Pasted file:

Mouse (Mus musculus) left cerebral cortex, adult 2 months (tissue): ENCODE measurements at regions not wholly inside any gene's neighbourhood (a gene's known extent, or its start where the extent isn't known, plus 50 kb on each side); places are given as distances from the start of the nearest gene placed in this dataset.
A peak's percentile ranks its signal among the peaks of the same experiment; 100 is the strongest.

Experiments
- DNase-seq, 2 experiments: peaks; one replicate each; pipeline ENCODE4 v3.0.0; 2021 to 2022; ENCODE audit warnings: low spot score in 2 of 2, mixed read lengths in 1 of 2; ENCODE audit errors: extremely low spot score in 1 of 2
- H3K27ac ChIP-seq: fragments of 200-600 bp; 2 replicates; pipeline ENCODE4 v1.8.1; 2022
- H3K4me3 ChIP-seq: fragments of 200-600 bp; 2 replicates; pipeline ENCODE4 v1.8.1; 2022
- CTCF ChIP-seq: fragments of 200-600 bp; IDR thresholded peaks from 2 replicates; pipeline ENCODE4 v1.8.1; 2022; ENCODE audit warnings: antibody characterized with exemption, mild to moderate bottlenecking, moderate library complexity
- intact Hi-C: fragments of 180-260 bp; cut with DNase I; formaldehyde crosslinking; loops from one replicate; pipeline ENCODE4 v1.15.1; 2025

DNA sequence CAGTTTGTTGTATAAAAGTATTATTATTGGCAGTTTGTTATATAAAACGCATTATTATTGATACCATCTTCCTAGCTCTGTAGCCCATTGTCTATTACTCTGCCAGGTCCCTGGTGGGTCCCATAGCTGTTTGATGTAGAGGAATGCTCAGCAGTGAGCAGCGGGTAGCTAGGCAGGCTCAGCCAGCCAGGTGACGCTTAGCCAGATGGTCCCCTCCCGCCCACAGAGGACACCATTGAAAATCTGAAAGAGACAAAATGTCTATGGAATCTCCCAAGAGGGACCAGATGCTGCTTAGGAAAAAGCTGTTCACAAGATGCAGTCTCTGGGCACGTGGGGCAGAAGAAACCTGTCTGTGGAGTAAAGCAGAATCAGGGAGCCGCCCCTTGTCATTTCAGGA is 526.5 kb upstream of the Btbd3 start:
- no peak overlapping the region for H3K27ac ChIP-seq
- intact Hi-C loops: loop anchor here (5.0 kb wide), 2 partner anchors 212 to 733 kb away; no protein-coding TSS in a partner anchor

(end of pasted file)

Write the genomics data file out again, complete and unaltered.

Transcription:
Mouse (Mus musculus) left cerebral cortex, adult 2 months (tissue): ENCODE measurements at regions not wholly inside any gene's neighbourhood (a gene's known extent, or its start where the extent isn't known, plus 50 kb on each side); places are given as distances from the start of the nearest gene placed in this dataset.
A peak's percentile ranks its signal among the peaks of the same experiment; 100 is the strongest.

Experiments
- DNase-seq, 2 experiments: peaks; one replicate each; pipeline ENCODE4 v3.0.0; 2021 to 2022; ENCODE audit warnings: low spot score in 2 of 2, mixed read lengths in 1 of 2; ENCODE audit errors: extremely low spot score in 1 of 2
- H3K27ac ChIP-seq: fragments of 200-600 bp; 2 replicates; pipeline ENCODE4 v1.8.1; 2022
- H3K4me3 ChIP-seq: fragments of 200-600 bp; 2 replicates; pipeline ENCODE4 v1.8.1; 2022
- CTCF ChIP-seq: fragments of 200-600 bp; IDR thresholded peaks from 2 replicates; pipeline ENCODE4 v1.8.1; 2022; ENCODE audit warnings: antibody characterized with exemption, mild to moderate bottlenecking, moderate library complexity
- intact Hi-C: fragments of 180-260 bp; cut with DNase I; formaldehyde crosslinking; loops from one replicate; pipeline ENCODE4 v1.15.1; 2025

DNA sequence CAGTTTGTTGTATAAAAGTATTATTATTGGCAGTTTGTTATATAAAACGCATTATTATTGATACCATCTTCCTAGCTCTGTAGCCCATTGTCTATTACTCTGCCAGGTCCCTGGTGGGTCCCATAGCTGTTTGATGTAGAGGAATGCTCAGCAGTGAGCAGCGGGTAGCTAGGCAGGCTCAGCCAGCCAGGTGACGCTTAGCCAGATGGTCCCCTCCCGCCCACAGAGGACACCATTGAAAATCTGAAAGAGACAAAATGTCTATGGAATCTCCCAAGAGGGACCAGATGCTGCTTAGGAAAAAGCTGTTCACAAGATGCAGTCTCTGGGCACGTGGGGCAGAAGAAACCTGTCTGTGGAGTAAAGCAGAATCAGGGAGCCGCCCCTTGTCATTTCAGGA is 526.5 kb upstream of the Btbd3 start:
- no peak overlapping the region for H3K27ac ChIP-seq
- intact Hi-C loops: loop anchor here (5.0 kb wide), 2 partner anchors 212 to 733 kb away; no protein-coding TSS in a partner anchor